Aristotle on practical wisdom, part 1
This blog has been on hiatus while I was finishing coursework for my doctorate, but I’m happy to say I’m once more in the position to write here as I work toward a dissertation proposal in the coming months. My anticipated topic is the acquisition or development of practical wisdom (phronêsis) in Aristotle’s ethical writings. Practical wisdom has struck many readers of Aristotle as one of his most interesting and elusive concepts, and understanding how we can acquire it seems to be a central goal of his Nicomachean Ethics and Politics. So as I set out to say something about it, I think it’s worth saying first what’s interesting about it and why (from Aristotle’s point of view in writing these texts as well as ours in reading) it’s so elusive.
Aristotle thought human rational excellence came in two forms, character excellence and intellectual excellence. Practical wisdom is a special form of intellectual excellence that is intimately bound up with character excellence. In fact, one can’t (fully or strictly) possess the one without the other. Practical wisdom has something to do with successfully acting on the basis of character excellence, in particular, with coming to decide how best to achieve the ends or goals that are expressive of character excellence. But beyond this rough characterization, Aristotle seems to think that it is difficult to see exactly what practical wisdom is as a state of the intellect, given the way he proceeds in the book devoted to intellectual excellence in the Nicomachean Ethics (Book VI).
In particular, he seems to think practical wisdom has many doubles, and instead of coming right out and telling us what practical wisdom is, his method in Book VI is largely negative. Is it a form of understanding (epistêmê)? Not in the way that medical science is an understanding of bodily health, though it too requires a grasp of universal principles. Is it a form of knowledgeable skill (technê)? Not in the way that such skill is what doctors use in curing patients, though it too is closely concerned with features of the particular case. Is it a form of rational insight (nous)? Not in the way that insight allows to grasp a definition without prior knowledge of it, although an analogous form of insight is crucial for its activity.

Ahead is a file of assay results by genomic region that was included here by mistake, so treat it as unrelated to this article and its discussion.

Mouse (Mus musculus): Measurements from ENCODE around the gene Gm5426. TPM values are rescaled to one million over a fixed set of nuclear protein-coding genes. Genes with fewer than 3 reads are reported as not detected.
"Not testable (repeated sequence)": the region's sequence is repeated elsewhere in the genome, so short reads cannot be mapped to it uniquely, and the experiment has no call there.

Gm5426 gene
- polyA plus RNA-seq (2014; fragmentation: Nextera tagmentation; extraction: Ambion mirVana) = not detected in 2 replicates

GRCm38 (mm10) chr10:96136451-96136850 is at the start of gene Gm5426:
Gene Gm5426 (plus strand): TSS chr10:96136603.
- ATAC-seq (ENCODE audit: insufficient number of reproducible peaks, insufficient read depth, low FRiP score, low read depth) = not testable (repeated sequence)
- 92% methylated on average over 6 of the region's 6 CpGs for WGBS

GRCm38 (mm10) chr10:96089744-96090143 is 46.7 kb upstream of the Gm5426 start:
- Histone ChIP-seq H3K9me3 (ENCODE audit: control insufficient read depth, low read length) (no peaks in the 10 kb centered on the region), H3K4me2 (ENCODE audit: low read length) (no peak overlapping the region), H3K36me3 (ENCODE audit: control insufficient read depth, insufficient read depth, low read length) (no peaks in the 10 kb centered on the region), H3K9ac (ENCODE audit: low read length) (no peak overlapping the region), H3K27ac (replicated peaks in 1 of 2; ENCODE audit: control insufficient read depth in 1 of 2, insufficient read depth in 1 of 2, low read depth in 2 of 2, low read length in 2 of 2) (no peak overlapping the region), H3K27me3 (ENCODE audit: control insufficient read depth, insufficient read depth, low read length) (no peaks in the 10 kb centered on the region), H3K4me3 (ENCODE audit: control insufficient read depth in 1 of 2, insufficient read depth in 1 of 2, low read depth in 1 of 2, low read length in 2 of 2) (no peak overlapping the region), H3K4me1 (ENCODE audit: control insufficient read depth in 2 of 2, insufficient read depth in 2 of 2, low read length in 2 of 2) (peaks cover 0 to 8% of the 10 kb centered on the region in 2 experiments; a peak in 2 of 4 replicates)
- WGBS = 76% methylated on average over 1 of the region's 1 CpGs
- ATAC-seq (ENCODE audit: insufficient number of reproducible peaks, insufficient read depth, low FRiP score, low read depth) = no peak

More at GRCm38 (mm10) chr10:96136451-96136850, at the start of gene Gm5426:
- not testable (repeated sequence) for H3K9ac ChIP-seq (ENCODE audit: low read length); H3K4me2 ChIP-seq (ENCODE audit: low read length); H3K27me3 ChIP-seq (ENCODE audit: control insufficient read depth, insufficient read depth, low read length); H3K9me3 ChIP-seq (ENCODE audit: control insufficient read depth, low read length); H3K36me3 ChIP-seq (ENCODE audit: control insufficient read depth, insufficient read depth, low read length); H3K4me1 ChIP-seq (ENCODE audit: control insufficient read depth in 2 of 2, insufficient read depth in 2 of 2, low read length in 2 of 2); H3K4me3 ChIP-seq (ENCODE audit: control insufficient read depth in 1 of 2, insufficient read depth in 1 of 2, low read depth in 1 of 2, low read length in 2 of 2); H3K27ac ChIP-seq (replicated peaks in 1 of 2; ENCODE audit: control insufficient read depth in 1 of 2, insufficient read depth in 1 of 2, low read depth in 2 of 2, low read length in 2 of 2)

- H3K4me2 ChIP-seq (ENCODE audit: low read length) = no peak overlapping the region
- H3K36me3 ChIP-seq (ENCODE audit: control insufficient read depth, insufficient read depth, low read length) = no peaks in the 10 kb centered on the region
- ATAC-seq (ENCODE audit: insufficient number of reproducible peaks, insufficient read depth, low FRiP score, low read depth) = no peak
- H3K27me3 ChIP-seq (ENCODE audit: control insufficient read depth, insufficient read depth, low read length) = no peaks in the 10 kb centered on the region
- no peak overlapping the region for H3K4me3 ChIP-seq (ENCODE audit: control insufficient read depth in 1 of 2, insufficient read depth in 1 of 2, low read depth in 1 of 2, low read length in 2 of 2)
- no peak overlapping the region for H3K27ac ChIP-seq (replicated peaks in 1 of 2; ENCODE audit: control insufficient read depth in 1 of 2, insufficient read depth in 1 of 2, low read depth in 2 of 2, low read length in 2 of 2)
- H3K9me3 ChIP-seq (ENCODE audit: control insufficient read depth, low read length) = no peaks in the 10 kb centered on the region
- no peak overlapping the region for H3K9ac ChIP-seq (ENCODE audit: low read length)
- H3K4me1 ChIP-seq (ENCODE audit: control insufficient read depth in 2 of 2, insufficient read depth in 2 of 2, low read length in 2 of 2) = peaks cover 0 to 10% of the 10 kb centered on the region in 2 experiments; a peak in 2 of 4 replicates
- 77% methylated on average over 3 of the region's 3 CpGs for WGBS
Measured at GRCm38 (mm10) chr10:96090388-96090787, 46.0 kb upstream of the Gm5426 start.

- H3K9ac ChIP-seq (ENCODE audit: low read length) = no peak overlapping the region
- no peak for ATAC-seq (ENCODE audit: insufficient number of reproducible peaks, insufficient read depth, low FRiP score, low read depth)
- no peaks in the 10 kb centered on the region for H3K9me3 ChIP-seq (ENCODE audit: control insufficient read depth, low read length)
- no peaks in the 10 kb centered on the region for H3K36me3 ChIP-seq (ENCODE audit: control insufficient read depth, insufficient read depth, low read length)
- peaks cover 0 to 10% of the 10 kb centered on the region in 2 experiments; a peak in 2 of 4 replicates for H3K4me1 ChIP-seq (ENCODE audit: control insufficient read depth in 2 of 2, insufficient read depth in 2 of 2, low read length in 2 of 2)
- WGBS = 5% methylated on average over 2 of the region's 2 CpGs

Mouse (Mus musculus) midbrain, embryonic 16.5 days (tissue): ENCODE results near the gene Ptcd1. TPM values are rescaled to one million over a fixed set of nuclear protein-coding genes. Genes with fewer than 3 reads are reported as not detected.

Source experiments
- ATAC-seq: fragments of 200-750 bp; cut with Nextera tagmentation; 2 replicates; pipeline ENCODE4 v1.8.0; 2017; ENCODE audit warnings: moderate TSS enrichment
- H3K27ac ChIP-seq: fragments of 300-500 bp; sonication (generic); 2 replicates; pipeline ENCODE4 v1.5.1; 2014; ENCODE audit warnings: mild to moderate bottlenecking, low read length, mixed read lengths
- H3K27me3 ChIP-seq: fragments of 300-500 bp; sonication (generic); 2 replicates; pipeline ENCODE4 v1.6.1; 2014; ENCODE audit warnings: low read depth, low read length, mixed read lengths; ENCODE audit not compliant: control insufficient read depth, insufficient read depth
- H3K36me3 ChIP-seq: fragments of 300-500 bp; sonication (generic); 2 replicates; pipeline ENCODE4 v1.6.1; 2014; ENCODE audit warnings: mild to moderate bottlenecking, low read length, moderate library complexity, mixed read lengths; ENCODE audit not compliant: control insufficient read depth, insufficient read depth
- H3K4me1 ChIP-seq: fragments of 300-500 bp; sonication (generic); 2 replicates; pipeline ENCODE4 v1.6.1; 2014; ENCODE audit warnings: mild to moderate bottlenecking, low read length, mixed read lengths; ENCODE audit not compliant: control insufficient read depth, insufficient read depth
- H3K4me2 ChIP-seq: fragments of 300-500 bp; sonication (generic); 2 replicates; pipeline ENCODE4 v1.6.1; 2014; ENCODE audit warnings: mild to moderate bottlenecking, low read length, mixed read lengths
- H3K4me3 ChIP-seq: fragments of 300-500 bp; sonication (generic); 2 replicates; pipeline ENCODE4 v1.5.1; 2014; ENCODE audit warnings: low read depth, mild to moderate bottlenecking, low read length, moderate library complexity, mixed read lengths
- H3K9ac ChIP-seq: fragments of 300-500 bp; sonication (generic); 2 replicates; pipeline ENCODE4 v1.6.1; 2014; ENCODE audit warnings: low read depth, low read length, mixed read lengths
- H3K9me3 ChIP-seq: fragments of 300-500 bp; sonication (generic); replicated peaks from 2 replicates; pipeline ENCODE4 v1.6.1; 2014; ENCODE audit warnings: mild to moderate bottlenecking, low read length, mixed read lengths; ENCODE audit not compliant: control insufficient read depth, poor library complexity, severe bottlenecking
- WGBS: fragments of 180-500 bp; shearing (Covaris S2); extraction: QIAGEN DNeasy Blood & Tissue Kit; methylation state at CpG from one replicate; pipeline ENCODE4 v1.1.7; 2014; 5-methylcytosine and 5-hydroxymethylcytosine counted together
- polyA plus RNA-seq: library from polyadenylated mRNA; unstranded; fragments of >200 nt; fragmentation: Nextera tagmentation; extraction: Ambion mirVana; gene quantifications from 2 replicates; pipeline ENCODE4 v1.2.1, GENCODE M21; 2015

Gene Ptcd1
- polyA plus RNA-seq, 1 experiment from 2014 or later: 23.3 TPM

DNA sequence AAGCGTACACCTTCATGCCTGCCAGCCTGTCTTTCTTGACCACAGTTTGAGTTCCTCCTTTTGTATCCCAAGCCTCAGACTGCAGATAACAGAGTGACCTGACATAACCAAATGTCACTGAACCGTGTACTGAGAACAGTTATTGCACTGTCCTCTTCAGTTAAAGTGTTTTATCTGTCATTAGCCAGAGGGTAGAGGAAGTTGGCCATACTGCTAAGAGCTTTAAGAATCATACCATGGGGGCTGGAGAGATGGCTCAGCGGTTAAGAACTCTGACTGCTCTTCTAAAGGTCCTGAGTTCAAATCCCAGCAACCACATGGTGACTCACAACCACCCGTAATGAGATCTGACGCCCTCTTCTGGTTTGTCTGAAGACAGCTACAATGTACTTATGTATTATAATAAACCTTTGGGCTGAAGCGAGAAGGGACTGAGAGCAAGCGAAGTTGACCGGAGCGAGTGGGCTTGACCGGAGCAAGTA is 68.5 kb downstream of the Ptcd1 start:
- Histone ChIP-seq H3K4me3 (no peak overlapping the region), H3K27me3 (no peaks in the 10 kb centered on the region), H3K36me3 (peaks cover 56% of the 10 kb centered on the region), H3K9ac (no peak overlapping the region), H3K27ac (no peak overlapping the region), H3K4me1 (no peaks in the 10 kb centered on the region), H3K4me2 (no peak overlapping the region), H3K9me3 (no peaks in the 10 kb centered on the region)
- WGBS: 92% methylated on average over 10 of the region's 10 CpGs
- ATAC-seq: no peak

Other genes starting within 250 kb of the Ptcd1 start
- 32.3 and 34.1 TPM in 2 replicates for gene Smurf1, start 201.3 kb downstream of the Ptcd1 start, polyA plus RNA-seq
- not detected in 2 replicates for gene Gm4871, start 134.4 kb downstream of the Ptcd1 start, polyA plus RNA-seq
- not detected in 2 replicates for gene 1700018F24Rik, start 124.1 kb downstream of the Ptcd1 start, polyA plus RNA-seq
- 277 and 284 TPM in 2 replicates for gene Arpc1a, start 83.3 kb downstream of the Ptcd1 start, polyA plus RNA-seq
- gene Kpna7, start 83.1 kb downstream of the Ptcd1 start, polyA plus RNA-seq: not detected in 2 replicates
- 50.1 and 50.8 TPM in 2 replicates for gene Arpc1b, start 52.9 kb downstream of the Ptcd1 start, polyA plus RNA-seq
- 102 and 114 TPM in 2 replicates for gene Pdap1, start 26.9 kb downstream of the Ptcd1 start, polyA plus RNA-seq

As even this summary of just one part of the complicated dialectic of the book shows, we can, I think, learn a lot about practical wisdom through carefully examining its intricate arguments. Indeed, Aristotle’s method, despite being negative, is aimed at saying something about what practical wisdom really is. Moreover, thought the topic is certainly worth exploring for its own sake, if Daniel Russell is right, anyone who really wants to do Aristotle-inspired virtue ethics needs to come to grips with this concept, too.
 I’d like to have something to say about the Eudemian Ethics, too, but for now I think that will have to wait for another project.
 We can’t conclude from that that he wasn’t sure about what practical wisdom was. There are two reasons: first, that the Ethics is in some sense a teaching text means that Aristotle may often be content to gesture where we would rather he say more – he is inviting his students to debate the points he raises rather than settling all the questions; second, and related, Aristotle’s awareness of the epistemological limits of what we can say truly in ethical matters is quite keen and he repeatedly insists both that what he is providing is just an outline to be filled out and that this will nevertheless be helpful to his audience.
 C.D.C Reeve has recently published a new commentary on and translation of the book, which I’m looking forward to consulting.
 Russell argues for this view at length in his 2009 book Practical Intelligence and the Virtues.